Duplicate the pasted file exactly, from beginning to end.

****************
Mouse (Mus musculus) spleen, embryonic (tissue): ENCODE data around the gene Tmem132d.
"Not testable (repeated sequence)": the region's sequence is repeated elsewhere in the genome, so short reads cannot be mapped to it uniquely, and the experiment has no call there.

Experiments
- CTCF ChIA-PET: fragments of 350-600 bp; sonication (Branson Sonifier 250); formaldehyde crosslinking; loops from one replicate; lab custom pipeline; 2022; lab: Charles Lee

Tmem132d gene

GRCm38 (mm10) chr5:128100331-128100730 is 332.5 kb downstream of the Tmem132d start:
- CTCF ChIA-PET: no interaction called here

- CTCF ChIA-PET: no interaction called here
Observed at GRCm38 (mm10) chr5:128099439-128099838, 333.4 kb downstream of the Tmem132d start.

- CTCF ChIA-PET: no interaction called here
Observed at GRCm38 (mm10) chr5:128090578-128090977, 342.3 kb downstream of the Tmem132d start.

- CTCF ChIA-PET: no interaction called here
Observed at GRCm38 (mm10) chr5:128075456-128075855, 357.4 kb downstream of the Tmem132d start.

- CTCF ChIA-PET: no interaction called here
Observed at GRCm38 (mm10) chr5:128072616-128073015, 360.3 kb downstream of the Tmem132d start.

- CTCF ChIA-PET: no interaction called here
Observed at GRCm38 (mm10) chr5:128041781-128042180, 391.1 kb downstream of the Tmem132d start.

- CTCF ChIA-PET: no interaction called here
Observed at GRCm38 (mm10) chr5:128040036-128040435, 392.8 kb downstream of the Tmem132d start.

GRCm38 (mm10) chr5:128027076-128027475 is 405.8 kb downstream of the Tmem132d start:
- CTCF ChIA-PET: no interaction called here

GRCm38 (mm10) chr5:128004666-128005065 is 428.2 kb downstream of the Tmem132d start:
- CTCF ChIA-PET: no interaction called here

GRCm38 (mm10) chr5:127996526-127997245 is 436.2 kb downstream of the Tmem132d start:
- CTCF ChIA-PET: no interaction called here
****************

Mouse (Mus musculus) spleen, embryonic (tissue): ENCODE data around the gene Tmem132d.
"Not testable (repeated sequence)": the region's sequence is repeated elsewhere in the genome, so short reads cannot be mapped to it uniquely, and the experiment has no call there.

Experiments
- CTCF ChIA-PET: fragments of 350-600 bp; sonication (Branson Sonifier 250); formaldehyde crosslinking; loops from one replicate; lab custom pipeline; 2022; lab: Charles Lee

Tmem132d gene

GRCm38 (mm10) chr5:128100331-128100730 is 332.5 kb downstream of the Tmem132d start:
- CTCF ChIA-PET: no interaction called here

- CTCF ChIA-PET: no interaction called here
Observed at GRCm38 (mm10) chr5:128099439-128099838, 333.4 kb downstream of the Tmem132d start.

- CTCF ChIA-PET: no interaction called here
Observed at GRCm38 (mm10) chr5:128090578-128090977, 342.3 kb downstream of the Tmem132d start.

- CTCF ChIA-PET: no interaction called here
Observed at GRCm38 (mm10) chr5:128075456-128075855, 357.4 kb downstream of the Tmem132d start.

- CTCF ChIA-PET: no interaction called here
Observed at GRCm38 (mm10) chr5:128072616-128073015, 360.3 kb downstream of the Tmem132d start.

- CTCF ChIA-PET: no interaction called here
Observed at GRCm38 (mm10) chr5:128041781-128042180, 391.1 kb downstream of the Tmem132d start.

- CTCF ChIA-PET: no interaction called here
Observed at GRCm38 (mm10) chr5:128040036-128040435, 392.8 kb downstream of the Tmem132d start.

GRCm38 (mm10) chr5:128027076-128027475 is 405.8 kb downstream of the Tmem132d start:
- CTCF ChIA-PET: no interaction called here

GRCm38 (mm10) chr5:128004666-128005065 is 428.2 kb downstream of the Tmem132d start:
- CTCF ChIA-PET: no interaction called here

GRCm38 (mm10) chr5:127996526-127997245 is 436.2 kb downstream of the Tmem132d start:
- CTCF ChIA-PET: no interaction called here